Texas state lawmakers are concerned about reports that National Guard members who were deployed to the southern border have experienced pay delays and poor working conditions, with several guard members recently dying by suicide, The Texas Tribune reported.
The Army Times during the past three months has chronicled habitual pay problems for guard members and reported on suicides by soldiers tied to the border mission, according to the Tribune.
Allen West, a former Florida congressman now running for Texas governor, on Tuesday criticized Texas Gov. Greg Abbott's handling of the National Guard's border mission and called on leadership to resign.
A former lieutenant colonel in the U.S. Army, West said soldiers had contacted him to discuss unsanitary conditions in camps and a lack of proper equipment.
The Tribune reported that a written statement attributed to the Texas Military Department (TMD) said only two of the four soldiers who died by suicide according to the Army Times "were on orders in support of Operation Lone Star [OLS]."
The Army Times on Dec. 23 reported that one solider who died by suicide was denied a hardship release, and another was on temporary hardship waiver when he died.
"It would be a grave assumption to tie these unfortunate incidents to OLS mission as there are many variables which lead to suicide," the department's statement read, the Tribune reported.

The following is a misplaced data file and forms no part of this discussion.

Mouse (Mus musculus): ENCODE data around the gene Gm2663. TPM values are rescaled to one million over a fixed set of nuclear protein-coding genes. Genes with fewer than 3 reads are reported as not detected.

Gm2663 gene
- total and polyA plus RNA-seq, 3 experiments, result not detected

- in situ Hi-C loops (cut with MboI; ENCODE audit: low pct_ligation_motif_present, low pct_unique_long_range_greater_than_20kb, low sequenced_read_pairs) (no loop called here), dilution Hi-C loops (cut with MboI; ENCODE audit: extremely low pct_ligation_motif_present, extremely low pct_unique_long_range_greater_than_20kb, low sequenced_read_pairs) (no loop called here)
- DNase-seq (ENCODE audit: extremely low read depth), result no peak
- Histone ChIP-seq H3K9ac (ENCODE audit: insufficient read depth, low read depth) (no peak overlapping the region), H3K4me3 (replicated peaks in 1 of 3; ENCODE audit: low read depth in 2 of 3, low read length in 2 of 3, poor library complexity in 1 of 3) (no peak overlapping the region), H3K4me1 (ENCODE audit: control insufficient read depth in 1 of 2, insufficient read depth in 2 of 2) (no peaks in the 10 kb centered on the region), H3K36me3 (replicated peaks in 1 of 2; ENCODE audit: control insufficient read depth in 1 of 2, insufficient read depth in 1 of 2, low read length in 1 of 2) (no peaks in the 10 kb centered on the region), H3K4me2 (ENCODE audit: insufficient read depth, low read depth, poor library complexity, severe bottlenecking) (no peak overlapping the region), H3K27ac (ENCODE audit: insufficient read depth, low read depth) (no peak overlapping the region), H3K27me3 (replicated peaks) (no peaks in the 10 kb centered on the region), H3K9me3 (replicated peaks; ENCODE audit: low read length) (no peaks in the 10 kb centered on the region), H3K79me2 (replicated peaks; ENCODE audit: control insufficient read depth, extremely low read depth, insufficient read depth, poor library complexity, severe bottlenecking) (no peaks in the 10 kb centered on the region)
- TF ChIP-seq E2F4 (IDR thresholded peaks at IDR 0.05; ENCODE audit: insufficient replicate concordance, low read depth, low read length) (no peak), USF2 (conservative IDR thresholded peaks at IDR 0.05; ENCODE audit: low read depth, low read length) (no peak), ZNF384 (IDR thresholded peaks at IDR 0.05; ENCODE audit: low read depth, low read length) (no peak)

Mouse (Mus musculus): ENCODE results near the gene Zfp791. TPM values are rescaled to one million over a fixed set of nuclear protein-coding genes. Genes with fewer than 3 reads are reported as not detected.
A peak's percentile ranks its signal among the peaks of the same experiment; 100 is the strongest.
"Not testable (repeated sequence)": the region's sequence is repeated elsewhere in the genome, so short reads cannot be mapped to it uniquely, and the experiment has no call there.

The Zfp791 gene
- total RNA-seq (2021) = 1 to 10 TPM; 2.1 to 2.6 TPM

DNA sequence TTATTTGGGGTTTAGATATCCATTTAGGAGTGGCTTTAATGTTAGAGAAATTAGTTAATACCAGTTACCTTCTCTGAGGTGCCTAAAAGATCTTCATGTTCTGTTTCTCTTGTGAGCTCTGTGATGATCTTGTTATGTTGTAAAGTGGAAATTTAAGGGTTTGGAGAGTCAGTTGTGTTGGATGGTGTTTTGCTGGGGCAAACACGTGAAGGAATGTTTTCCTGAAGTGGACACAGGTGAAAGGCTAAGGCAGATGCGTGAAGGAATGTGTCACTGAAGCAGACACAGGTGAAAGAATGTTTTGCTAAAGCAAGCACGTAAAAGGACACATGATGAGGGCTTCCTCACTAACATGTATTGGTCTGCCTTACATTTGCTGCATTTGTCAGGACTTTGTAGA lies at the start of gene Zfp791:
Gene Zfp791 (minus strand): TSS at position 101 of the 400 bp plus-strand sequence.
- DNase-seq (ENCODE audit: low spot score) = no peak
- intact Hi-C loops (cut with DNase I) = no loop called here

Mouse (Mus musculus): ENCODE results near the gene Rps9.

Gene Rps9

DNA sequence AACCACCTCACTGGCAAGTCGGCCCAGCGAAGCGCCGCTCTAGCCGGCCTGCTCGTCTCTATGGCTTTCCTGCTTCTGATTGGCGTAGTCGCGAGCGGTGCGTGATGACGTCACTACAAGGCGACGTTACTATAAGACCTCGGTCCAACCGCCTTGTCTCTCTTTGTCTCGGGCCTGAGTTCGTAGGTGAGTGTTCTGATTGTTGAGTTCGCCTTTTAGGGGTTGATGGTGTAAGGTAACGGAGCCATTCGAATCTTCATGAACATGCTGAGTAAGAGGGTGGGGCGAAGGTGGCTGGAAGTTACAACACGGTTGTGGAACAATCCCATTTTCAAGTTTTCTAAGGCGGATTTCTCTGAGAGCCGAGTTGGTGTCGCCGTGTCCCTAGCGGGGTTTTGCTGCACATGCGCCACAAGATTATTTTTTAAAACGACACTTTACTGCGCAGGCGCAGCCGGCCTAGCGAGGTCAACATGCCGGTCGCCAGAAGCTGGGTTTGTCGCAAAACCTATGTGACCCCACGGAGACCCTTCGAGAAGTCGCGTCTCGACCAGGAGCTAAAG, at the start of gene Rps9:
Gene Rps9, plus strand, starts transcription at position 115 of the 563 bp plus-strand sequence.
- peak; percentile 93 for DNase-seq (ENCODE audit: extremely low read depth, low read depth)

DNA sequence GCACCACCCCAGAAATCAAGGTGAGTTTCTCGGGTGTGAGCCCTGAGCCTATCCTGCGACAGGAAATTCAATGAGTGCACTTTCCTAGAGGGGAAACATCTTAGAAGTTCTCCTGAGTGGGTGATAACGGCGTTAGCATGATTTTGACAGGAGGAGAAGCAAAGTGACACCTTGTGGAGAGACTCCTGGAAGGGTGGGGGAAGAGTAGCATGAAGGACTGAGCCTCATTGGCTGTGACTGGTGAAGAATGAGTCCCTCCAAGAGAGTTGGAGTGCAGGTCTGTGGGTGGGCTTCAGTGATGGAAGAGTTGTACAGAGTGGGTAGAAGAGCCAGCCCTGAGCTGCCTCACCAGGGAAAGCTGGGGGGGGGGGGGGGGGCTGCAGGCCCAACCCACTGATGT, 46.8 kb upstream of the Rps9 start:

"One suicide within our ranks is one too many, and we all grieve for those who are left behind. In such complex situations, a person’s decision to take this desperate measure is again, the result of numerous factors."
The Republican governor in August authorized the Texas National Guard to arrest people who illegally cross the U.S.-Mexico border and violate state law.
The Tribune reported that a TMD spokesperson said all service members should be receiving paychecks and detailed pay stubs as of Tuesday. Brandon Jones, press secretary for the TMD, added that the department was made aware of unsanitary conditions at some locations that did not have portable restrooms, but that the "scope of the challenge is not large."
State Sen. César Blanco, D-El Paso, said he was concerned that guard members were not being given hardship releases and were being activated involuntarily after having served on other missions related to COVID-19, starting in 2020.
"Most of these folks are prior service or have agreed to serve part-time. But these deployments both with Operation Lone Star and COVID — these guys and gals are out there for three [consecutive] years," said Blanco, a Navy veteran, the Tribune reported.
"That's not what they signed up for. If they wanted to do that, they would have gone active duty."
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